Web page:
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CHAPTER 6

EXPECTED UTILITY AS A BASIS


FOR DECISION-MAKING: THE
EVOLUTION OF THEORIES
Expected Utility
Expected utility rests on the expected utility
hypothesis.
This hypothesis is related with peoples preferences
with regard to their choices that have uncertain
outcomes.
Three main pillars of expected utility are as follows:
Outcomes, which are objects of non-instrumental
preferences.
States are the things outside the decision-makers
control which influence the outcome of the
decision.
Acts are objects of the decision-makers
instrumental preferences
EXPECTED VALUE
In the presence of risky outcomes, usually a decision-
maker uses the expected value criterion for an
investment option.
The expected value (EV) is an anticipated value for a
given investment.
The EV is calculated by multiplying each of the
possible outcomes by the likelihood each outcome
will occur, and summing all of those values.
By calculating expected values, investors can choose
the scenario most likely to give them their desired
outcome.
UTILITY
The value of each outcome, measured in terms of real
numbers (mathematical form) is called a utility
DEVELOPMENT OF EXPECTED UTILITY
THEORY
Thought of Expected Utility Theory was
coined initially with the description given in
terms of mathematical explanations given by
Nicolas Bernoulli.
In a letter to Nicolas Bernoulli, Gabriel Cramer
explained that mathematicians estimate
money in proportion to its quantity.
RISK AVERSION AND EXPECTED
MARGINAL UTILITY
Risk aversion implies that the utility function of risk-
averse investors is concave in nature and show
diminishing marginal wealth utility.
Risk-neutral individuals have linear utility functions,
while risk-seeking individuals have convex utility
functions.
Hence the degree of risk aversion can be measured by
the curvature of the utility function.
It is further explained that concave expected utility
theory explains risk-averse behavior for both small-
stake gambles and large-stake gambles observed in
everyday life.
Expected Utility Theory & Loss
Aversion
The highlights of expected utility theory with
reference to loss aversion are given as below:
Investors are consistently deviated to one side only
from the point of view of prediction of risk neutrality
and these deviations are with risk aversion.
There is no relevance with the loss aversion in the
behavior of the investors.
In expected utility theory there is no implication of
calibration theory (comparison of measurement values).
EXPECTED UTILITY THEORY

Expected utility theory can be defined


as the theory of decision-making
under risk based on a set of outcomes
for preference ordering.
Expected Utility as a Basis for
Decision-Making
Expected Utility Theory (EUT) states that at the
time of decision-making, the decision maker
chooses among various risky or uncertain
options by comparing their expected utilities
with respect to his need.
EXAMPLES
You dont know if its going to rain, and you
have to decide whether to carry an umbrella.
If you carry an umbrella,
then there are 10 per cent chance you lose
it,
70 per cent chance you carry it around
needlessly,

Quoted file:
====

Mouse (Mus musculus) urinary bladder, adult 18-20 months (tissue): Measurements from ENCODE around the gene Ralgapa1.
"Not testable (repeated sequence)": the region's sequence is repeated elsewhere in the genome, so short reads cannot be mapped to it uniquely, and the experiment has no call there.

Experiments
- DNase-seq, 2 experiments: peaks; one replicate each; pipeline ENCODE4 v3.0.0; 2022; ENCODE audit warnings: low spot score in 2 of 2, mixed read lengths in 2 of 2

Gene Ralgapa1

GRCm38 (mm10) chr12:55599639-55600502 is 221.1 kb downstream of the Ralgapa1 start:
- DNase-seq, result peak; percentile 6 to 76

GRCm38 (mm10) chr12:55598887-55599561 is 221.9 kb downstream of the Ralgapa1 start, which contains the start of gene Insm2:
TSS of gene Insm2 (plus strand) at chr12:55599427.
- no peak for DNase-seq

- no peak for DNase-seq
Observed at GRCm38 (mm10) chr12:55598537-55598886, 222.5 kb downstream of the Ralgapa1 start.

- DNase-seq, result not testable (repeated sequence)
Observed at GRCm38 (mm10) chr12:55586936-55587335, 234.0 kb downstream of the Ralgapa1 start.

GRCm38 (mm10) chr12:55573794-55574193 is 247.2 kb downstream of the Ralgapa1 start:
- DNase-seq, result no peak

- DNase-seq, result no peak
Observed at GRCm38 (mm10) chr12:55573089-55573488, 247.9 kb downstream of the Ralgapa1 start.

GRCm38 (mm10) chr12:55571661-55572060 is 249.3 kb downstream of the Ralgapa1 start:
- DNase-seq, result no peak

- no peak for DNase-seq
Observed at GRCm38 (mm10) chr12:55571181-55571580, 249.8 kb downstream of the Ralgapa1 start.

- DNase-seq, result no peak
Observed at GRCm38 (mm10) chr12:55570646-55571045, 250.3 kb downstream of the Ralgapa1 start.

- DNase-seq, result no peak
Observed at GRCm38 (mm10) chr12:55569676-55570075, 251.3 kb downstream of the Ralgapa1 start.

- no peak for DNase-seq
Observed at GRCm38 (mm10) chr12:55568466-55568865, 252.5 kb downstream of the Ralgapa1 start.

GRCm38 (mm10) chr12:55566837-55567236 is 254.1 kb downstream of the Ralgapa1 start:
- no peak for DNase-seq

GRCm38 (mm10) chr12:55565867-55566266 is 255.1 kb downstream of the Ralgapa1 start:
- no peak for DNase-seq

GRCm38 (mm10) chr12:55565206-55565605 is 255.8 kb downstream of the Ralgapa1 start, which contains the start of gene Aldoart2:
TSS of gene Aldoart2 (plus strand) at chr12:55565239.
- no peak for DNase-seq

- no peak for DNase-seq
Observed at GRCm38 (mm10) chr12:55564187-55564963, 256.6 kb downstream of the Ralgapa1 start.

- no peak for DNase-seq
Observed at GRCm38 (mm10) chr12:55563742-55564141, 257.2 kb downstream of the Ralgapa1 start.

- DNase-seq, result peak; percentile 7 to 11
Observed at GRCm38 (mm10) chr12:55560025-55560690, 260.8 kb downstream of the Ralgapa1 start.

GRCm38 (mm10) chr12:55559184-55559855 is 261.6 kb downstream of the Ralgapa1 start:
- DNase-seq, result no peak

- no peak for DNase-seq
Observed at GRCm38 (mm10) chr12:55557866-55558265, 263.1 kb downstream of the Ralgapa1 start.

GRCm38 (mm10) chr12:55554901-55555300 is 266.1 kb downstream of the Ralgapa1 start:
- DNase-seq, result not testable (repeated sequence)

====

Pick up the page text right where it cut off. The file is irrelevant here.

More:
20 per cent chance you use it.
Expected Utility theory with
Reference to lottery
A lottery [p1, p2, ..., pn] is a list of
probabilities, where pi is the probability with
the outcome i.
John Von Neumann and Oskar Morgenstern
developed expected utility theory with
reference to lottery as a financial
instrument.
Assumptions of utility function on lotteries
1. Completeness: which means that as per the
preference of individual lotteries can be ranked.
2. Transitivity: which means that the preferences
among different options are open.
3. Continuity: says that the upper and lower outline
sets of a preference range over lotteries are closed.
4. Monotonicity: means that a gamble which gives a
higher probability to a preferred outcome will be
preferred to one which assigns a lower probability to
a preferred outcome.
5. Substitution: the outcomes of different lotteries
with same probability can be substituted by each
other.
Criticism of Expected Utility
Theory
Many experimental economists agree that concave
expected-utility theory explains systematic, one-sided
deviations from the predictions of risk-neutral models
because of the belief that expected utility theory does
not give right explanation of risk attitudes over modest
stakes of investors in different asset classes. Also if the
investors or subjects considered in experiments are risk-
averse, then they are not expected-utility maximizes.
In order to clarify the fundamental differences between
expected utility theory and other decision theories, the
distinction between expected utility theory and expected
utility models need to be made.
EXPECTED UTILITY MODELS

1. The expected utility of income and


Initial wealth model (EUI & IW)
2. The expected utility of income model
(EUI)
3. The expected utility of terminal
wealth (EUTW)
THE EXPECTED UTILITY OF INCOME
UTILITY AND INITIAL WEALTH (EUI&IW)
MODEL
This model assumes that the prizes are ordered
pairs of amounts of initial wealth and income.
Indifference curves for this model are parallel
straight lines; therefore it is more or less an
expected utility model.
THE EXPECTED UTILITY OF INCOME
(EUI) MODEL
The expected utility of income (EUI) model is
based on the assumption that the prizes are
amounts of income.
The EUI model is mostly used in the theory of
auctions.
THE EXPECTED UTILITY OF TOTAL
WEALTH (EUTW) MODEL
The expected utility of terminal wealth (EUTW)
model is based on the assumption that the gains
are amounts of terminal wealth.
Terminal wealth is expected cash flow in future
by applying mathematical formula
It helps to explain some essential distinctions
among various models to briefly review the
familiar triangle-diagram representation of
indifference curves for simple gambles